Max shook his head. "I don't care if it's one book or a hundred and one books, the answer is still no. There's a reason I've never had a writing partnerI've never wanted one. I'm a solo actperiod."
That wasn't entirely true. When Elaina was alive and still reasonably well, they'd sit up nights over an open bottle of wine or freshly brewed pot of coffee and brainstorm. Playing the "what if" game, she'd called it. Trust his wife to turn plotting a book into recreation rather than work.
He'd lost her to cancer the year before on New Year's Day, and he still hadn't gotten used to cooking dinner for one or sleeping alone or coming home to an empty house. If it wasn't for writing, he wasn't sure how he would have gotten through the past twelve months. Creating a fictional universe of colorful, noisy characters made it easier to block out the deafening silence. Once he'd forced himself to start working again, he'd quickly finished the book he'd set aside and then fired off two more in rapid succession. His adventuring Aussie hero, Drake Dundee, was too busy blazing new trails and tracking new treasure to stop long enough to feel much beyond an explorer's thrill of discovery. Bringing a fictional love interestand a real-life romance writerinto the picture promised to seriously mess with Max's formula, not to mention his head.
Pat leaned back in her seat, the lifting of one pencil-shaded brow bringing to mind Cruella De Vil. "A sixty-percent sell-through would be considered respectable for a first book, but for a veteran author, it's pretty disappointing. Either we come up with a plan to bring your sales back up or you can expect to see your print run on the next book slashed to smithereens, and the marketing budget right along with it."
So Pat wanted to play hardball, did she? The prospect of losing control over both Drake's destiny, as well as the real life he'd spent the past year pulling back together had him lashing out.
"I've worked too damned hard building up the Adam Maxwell brand to blow it because the sales numbers for one book came in on the low end."
Drake had started off his adventures married to a tall, lovely Greek-American cryptologist, Isabel. The character was a thinly veiled version of Elaina. After her death, Max had killed off Isabel. A curare-laced arrow hit her in the left breast, the spot where Elaina's first cancerous lump was found. Giving Drake a new love interest would be a betrayal of his wife's memory. It was out of the question.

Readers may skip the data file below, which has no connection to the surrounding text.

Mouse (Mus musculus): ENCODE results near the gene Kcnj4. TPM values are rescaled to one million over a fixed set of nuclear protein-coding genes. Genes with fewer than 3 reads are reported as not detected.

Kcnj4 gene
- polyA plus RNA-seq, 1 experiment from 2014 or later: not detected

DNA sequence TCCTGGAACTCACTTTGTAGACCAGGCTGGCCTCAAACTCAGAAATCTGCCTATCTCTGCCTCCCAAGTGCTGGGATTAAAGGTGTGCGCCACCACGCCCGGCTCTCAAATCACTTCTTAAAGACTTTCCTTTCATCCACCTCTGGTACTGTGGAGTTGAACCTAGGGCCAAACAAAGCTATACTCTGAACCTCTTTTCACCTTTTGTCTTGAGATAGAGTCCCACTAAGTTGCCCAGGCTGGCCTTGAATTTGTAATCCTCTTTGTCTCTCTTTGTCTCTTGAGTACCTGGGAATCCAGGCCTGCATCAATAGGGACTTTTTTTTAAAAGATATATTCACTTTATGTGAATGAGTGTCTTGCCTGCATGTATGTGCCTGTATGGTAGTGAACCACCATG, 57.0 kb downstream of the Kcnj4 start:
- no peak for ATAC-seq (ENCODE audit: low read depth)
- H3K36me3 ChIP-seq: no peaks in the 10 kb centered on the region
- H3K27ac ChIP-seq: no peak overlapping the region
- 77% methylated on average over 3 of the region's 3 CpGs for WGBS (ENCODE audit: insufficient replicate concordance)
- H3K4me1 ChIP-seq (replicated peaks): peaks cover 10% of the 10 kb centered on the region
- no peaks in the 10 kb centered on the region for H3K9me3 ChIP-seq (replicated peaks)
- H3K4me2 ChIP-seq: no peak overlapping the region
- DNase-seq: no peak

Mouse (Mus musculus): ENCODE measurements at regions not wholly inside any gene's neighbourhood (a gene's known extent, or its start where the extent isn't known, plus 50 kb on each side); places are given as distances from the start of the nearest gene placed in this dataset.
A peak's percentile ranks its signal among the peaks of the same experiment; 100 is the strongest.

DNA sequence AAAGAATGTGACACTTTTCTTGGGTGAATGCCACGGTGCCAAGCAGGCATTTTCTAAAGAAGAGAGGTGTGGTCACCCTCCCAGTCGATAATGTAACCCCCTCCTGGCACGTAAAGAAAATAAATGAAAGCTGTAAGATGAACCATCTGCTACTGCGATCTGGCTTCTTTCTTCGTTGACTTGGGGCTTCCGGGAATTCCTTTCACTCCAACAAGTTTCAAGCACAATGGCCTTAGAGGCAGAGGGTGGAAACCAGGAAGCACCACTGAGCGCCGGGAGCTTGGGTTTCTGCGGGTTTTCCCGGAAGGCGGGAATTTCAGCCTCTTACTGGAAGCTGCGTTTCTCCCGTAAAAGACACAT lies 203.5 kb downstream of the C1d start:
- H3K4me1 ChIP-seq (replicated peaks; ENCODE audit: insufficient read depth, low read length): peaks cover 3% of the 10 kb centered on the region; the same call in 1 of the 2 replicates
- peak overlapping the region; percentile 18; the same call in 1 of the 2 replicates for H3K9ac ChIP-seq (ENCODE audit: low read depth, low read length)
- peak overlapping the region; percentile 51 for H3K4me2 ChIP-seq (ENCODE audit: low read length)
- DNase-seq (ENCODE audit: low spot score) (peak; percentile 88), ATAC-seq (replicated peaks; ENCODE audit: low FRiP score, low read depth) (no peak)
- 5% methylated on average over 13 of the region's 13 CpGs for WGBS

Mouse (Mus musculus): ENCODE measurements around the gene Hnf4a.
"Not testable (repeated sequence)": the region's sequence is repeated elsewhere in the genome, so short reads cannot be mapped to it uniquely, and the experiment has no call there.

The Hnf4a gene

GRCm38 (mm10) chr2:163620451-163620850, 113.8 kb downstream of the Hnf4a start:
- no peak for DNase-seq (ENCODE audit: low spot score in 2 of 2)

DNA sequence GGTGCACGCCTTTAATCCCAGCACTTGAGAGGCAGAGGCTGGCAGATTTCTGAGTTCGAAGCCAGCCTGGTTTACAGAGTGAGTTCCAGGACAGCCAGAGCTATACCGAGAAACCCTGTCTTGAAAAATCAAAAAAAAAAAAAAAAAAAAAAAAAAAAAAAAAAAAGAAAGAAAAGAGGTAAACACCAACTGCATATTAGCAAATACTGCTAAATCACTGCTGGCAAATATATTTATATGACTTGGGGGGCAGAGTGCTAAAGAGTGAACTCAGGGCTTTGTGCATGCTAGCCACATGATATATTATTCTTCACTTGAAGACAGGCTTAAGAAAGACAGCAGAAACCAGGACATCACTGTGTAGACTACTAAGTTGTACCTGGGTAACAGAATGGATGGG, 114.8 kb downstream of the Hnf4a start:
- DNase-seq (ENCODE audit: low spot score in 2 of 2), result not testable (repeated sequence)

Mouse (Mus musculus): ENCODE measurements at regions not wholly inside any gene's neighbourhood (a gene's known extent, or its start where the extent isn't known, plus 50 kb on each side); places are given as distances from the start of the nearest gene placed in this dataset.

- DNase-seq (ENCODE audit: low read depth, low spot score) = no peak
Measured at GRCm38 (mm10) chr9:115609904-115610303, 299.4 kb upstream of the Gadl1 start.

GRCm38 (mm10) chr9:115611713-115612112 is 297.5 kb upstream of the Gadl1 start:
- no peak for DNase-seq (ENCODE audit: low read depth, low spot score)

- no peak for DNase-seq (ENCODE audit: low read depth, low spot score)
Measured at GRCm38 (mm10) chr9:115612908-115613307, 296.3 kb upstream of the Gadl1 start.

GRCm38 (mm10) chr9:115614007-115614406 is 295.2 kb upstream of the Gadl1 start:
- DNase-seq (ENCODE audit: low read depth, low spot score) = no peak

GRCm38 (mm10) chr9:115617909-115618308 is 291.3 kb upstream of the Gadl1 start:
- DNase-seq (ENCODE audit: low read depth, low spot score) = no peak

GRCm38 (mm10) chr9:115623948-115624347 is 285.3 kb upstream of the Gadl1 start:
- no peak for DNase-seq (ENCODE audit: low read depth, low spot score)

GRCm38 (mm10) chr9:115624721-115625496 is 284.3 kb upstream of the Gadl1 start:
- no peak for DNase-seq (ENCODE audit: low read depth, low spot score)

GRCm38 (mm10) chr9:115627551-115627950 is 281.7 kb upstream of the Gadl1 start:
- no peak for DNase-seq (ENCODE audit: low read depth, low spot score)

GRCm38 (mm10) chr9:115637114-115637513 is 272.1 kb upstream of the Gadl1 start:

Pat picked up a pita point and dipped it in the hummus. Nibbling the edge, she said, "The Angelina Talbot books are genre benders, a blending of romantic erotica and mystery. Folding the romance and mystery elements into an action-adventure scenario could boost sales for both series. Who knows what the commercial potential might be? And I'm not just talking books. It's not unheard of for a movie screenplay to be based on a blockbuster novel."
Pat must be under some big-time pressure from her boss to sign him up because she was really putting on the razzle-dazzle. Feeling as though he was on the receiving end of an exploded bag of New Year's confettiannoying, unnecessary and damned messy to clean upMax shook his head. "Being a novelist and writing the best damned book I possibly can has always been a big enough dream for me."
Sticking a liver-spotted hand inside her suitcase-size pink purse, Pat pulled out a mass market paperback and handed it over. "Before you decide, give Beckgive Rebecca's work a read. This is her latest. It's gotten rave reviews, including Publishers Weekly and a nice write-up in the Chicago Tribune, too."
Max glanced at the book, not bothering to hide his distaste. The campy cover featured a slender, dark-haired female wearing a low-cut black dress, her perfect breasts standing out in silhouette along with the smoking pistol she pointed. A cone of light framed in rifle crosshairs suggested an unseen target. Talk about clichéd.
"I don't care if the woman's books are the best god-damned things to come off the printing press since Gutenberg invented it, my answer of no still stands."